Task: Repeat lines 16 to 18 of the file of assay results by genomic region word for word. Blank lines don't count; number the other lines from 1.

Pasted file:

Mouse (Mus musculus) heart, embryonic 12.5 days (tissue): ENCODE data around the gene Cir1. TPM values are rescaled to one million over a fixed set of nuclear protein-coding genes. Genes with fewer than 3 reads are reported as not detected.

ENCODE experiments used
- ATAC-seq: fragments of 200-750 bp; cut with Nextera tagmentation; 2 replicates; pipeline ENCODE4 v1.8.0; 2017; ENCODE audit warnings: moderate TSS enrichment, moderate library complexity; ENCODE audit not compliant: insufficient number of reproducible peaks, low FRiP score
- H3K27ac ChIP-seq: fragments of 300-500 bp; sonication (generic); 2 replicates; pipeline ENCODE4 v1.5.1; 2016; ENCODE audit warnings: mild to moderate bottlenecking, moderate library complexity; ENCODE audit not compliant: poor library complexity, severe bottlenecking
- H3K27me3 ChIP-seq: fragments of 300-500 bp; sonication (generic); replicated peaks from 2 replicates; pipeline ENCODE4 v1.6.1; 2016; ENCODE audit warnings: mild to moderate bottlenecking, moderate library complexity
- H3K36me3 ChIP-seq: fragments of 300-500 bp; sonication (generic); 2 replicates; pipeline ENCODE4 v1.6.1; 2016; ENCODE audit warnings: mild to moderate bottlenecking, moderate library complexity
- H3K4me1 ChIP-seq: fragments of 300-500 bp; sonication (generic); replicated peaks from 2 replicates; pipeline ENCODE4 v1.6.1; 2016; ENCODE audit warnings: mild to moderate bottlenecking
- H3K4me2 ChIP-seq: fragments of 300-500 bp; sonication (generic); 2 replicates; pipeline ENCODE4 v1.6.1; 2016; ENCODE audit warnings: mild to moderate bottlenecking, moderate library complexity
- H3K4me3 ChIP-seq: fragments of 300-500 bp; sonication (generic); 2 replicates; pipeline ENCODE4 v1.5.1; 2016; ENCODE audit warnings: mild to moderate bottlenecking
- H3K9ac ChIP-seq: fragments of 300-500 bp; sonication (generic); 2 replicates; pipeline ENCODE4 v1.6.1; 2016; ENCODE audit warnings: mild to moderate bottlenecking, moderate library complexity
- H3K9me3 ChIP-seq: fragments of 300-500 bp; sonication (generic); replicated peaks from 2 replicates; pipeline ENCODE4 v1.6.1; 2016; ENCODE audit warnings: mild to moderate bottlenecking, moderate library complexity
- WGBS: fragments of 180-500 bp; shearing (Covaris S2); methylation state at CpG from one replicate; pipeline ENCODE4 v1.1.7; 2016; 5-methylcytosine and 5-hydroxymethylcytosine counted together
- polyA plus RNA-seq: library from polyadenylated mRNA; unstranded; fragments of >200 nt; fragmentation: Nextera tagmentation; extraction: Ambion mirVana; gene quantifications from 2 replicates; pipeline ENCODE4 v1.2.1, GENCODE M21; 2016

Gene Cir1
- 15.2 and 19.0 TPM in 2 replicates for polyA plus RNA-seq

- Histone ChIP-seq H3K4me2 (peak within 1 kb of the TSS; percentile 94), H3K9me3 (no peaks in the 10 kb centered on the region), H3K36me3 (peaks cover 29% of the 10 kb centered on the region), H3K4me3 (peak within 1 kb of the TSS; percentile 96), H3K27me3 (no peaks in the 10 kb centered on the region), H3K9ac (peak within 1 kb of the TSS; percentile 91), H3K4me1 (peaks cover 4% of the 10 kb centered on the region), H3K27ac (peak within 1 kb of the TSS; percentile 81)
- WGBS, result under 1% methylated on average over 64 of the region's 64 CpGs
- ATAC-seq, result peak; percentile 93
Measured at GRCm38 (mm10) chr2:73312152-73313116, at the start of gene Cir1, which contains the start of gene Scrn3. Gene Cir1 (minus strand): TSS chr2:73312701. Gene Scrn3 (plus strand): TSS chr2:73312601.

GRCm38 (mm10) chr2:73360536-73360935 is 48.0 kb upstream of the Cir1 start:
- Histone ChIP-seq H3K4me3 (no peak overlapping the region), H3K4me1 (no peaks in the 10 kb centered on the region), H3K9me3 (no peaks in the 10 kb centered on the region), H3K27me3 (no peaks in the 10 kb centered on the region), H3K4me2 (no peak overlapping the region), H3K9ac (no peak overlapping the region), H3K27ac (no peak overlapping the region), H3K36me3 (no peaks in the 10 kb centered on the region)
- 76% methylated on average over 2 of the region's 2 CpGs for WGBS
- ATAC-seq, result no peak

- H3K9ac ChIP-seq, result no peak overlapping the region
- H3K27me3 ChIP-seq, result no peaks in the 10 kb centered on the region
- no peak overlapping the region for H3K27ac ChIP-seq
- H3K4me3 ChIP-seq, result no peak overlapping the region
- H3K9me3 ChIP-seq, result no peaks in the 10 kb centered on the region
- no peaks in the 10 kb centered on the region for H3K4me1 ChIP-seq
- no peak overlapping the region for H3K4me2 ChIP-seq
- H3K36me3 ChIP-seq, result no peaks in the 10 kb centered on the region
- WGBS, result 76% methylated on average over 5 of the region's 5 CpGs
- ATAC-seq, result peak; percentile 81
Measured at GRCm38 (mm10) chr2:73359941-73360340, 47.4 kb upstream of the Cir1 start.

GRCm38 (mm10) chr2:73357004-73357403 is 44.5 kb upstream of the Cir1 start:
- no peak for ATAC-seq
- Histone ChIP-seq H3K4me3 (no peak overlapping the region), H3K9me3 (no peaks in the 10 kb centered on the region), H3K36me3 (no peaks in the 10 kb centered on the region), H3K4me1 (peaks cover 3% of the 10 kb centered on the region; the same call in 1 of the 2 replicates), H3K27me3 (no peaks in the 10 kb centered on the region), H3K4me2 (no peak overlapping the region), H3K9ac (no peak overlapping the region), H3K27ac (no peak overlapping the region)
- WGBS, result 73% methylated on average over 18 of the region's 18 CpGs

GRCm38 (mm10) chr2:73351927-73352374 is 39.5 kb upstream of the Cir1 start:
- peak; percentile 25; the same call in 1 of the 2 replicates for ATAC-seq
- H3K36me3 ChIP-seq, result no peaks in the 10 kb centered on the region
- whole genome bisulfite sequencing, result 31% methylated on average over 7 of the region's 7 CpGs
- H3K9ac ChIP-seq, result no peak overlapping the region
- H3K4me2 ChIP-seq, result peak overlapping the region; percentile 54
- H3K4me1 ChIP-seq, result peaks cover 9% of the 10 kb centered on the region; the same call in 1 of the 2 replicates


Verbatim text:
- Histone ChIP-seq H3K4me2 (peak within 1 kb of the TSS; percentile 94), H3K9me3 (no peaks in the 10 kb centered on the region), H3K36me3 (peaks cover 29% of the 10 kb centered on the region), H3K4me3 (peak within 1 kb of the TSS; percentile 96), H3K27me3 (no peaks in the 10 kb centered on the region), H3K9ac (peak within 1 kb of the TSS; percentile 91), H3K4me1 (peaks cover 4% of the 10 kb centered on the region), H3K27ac (peak within 1 kb of the TSS; percentile 81)
- WGBS, result under 1% methylated on average over 64 of the region's 64 CpGs
- ATAC-seq, result peak; percentile 93